A minority owner with a mere 21.2% stake in a government contractor controlled that contractor for SBA size and affiliation purposes, according to a recent SBA Office of Hearings and Appeals decision.
SBA OHA’s decision in Size Appeal of Civitas Group, LLC, SBA No. SIZ-5424 (2012) is an important reminder that a contractor’s single largest minority shareholder may be deemed to control the company under the SBA size and affiliation rules–even if the contractor’s governing documents do not grant that shareholder actual legal control.
The Civitas Group SBA OHA size appeal decision involved a Department of Justice small business set-aside solicitation for planning, logistics, training and response support services. After reviewing competitive proposals, the DOJ announced that Civitas Group, LLC was the apparent successful offeror. A competitor subsequently filed a SBA size protest, alleging that Civitas was affiliated with various other entities.
Civitas had no majority shareholder. Its single largest shareholder, Albright Stonebridge Group, LLC, owned a 21.2% share. The next largest shareholdings were 12.1%, 10.7%, 10.2%, and 10.1%. Eight other individuals and entities owned the remaining 35.7% of the company.
The SBA Area Office held that Albright controlled Civitas under the “largest minority shareholder rule” (my name for it, not the SBA’s). That rule, codified at 13 C.F.R. 121.103(c)(1), states that individual or entity controls a company when the individual or entity “owns, or has the power to control, 50 percent or more of a concern’s voting stock, or a block of voting stock which is large compared to other outstanding blocks of voting stock.”
The SBA Area Office acknowledged that Civitas’s corporate documents did not necessarily place legal control with Albright. Nevertheless, the SBA Area Office held that the largest minority shareholder rule applies whenever an individual entity owns or controls a block of stock which is large compared to other blocks, regardless of whether the company’s governing documents allow that same shareholder to exercise legal control.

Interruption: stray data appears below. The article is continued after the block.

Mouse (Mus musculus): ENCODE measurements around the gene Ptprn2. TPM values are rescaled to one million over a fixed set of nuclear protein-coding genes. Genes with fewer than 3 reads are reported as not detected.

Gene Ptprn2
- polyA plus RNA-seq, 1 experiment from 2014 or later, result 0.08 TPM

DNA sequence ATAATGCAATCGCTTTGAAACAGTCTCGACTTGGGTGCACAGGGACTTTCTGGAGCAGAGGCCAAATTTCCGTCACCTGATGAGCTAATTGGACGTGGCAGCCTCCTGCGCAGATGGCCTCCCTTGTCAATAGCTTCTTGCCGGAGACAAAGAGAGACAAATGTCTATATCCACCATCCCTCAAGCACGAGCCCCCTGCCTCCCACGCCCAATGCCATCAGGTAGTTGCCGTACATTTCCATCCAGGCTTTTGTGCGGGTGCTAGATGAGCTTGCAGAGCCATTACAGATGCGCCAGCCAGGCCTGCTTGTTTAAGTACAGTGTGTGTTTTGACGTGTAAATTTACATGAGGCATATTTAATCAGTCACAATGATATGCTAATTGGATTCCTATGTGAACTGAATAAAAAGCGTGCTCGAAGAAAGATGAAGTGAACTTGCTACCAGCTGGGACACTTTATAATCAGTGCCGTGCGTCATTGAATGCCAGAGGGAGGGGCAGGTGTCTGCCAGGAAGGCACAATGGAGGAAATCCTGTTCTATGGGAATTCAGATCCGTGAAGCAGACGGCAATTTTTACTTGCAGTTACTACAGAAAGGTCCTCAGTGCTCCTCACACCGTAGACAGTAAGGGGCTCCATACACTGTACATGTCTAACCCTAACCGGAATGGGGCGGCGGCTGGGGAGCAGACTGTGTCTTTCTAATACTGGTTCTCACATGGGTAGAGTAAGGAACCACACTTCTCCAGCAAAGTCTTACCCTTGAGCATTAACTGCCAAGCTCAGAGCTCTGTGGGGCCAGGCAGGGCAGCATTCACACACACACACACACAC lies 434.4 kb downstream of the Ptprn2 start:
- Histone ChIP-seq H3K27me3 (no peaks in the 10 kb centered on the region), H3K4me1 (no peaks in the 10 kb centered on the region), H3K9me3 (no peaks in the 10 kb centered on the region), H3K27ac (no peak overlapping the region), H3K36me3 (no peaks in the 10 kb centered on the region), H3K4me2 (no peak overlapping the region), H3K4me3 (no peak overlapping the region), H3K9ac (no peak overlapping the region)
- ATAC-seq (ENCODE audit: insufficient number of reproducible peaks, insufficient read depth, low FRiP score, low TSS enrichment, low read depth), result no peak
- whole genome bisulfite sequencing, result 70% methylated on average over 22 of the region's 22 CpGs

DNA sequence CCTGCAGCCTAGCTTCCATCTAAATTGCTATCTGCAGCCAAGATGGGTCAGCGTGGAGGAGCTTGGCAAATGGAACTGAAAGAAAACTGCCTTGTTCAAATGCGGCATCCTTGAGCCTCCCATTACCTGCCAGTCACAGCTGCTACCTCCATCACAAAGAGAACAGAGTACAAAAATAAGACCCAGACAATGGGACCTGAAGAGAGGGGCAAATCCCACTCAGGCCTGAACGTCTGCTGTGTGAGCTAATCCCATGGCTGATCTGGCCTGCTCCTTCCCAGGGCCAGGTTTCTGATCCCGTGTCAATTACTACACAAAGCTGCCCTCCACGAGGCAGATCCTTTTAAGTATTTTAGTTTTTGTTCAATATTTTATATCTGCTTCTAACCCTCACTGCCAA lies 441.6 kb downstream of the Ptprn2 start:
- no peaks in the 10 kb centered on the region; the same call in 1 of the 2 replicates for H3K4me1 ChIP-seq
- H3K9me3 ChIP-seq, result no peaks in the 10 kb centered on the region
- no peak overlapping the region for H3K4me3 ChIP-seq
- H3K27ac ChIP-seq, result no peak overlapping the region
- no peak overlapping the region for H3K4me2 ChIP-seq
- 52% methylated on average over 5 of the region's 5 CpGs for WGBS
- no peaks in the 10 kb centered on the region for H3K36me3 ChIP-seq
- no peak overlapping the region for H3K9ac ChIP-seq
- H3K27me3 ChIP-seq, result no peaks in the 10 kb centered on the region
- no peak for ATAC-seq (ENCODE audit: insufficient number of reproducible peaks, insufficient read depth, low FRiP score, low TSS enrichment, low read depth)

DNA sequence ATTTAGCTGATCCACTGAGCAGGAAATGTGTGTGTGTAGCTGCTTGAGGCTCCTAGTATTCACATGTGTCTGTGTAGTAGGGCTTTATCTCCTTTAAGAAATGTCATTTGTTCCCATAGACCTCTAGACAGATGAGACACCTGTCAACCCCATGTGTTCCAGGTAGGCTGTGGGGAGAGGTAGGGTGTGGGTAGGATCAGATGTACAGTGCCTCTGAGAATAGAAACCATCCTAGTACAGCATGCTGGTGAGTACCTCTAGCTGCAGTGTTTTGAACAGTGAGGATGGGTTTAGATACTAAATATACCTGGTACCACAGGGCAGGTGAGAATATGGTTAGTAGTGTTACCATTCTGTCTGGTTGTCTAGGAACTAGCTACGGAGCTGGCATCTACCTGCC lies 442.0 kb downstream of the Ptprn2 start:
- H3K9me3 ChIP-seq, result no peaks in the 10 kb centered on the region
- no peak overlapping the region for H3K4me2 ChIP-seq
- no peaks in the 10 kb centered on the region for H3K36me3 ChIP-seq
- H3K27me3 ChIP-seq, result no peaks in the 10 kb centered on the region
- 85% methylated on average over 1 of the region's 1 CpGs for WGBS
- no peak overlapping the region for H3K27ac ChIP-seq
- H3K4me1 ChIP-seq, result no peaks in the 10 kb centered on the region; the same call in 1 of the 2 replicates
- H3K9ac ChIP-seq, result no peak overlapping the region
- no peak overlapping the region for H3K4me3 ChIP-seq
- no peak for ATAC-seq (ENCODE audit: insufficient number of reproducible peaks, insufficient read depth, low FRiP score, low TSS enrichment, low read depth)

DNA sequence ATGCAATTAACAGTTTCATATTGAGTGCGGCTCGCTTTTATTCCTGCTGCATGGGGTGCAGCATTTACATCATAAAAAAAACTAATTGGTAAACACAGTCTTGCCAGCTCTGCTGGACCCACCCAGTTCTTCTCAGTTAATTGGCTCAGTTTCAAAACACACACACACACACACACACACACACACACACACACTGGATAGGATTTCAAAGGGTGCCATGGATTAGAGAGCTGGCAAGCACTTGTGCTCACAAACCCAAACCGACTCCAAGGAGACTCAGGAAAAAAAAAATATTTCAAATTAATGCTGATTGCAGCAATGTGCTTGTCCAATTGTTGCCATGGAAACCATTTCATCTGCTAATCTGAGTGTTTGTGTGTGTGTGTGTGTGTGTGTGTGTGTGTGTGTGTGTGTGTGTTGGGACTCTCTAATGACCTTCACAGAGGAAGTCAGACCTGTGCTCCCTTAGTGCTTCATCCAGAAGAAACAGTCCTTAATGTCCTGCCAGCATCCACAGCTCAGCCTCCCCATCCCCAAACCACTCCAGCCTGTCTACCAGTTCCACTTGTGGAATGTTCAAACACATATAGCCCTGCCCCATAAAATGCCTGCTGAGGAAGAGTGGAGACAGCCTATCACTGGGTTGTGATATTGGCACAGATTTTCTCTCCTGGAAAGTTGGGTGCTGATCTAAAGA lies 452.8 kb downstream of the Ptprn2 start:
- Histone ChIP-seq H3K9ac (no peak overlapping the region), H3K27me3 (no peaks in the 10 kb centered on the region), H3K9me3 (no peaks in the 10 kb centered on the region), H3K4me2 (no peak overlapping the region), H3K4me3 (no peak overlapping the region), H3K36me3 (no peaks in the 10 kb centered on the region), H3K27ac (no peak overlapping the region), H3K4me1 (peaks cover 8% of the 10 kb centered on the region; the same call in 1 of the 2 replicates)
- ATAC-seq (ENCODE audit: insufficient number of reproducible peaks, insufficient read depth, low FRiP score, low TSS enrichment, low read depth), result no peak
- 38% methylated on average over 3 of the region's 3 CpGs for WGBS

Because Albright was deemed to control Civitas, the SBA Area Office found Civitas affiliated with Albright. The affiliation caused Civitas to exceed the applicable small business size standard for the DOJ contract.
Civitas filed a SBA size appeal with SBA OHA. Civitas’s primary argument was that any two of the four next largest shareholders are large enough to prevent Albright from controlling Civitas. Civitas also pointed out that its governing documents did not allow Albright to exercise legal control of Civitas.
In a brief opinion, SBA OHA rejected Civitas’s arguments. With respect to Civitas’s first contention, SBA OHA held, “[t]his argument lacks merit. The regulation asks whether there is a minority interest that is large relative to the other minority interests, not, as Appellant suggests, whether the remaining stockholders could collaborate to prevent the largest minority shareholder from exercising control.”
SBA OHA also held that legal control of the company was irrelevant to the application of the largest minority shareholder rule. SBA OHA noted that when the SBA adopted the rule, it considered allowing firms to demonstrate that legal control resided with someone other than the largest minority shareholder, “but ultimately chose not to adopt” such a rule. Thus, Civitas’s approach “would be at odds with the agency’s intent in promulgating” the largest minority shareholder rule.
The largest minority shareholder rule can be especially problematic for small government contractors because it is not intuitive. After all, even without reading the SBA size regulations, most contractors intuitively understand that, for example, if the same person owns 100% of two companies, those companies are affiliated. Not so with the largest minority shareholder rule, which applies even when the company’s governing documents do not allow that shareholder to exercise legal control over the company.
For any small government contractor with an ownership structure similar to Civitas’s, the Civitas Group SBA OHA decision is an important reminder to beware of the largest minority shareholder rule–and proactively address any affiliation problems before they result in an adverse SBA size determination.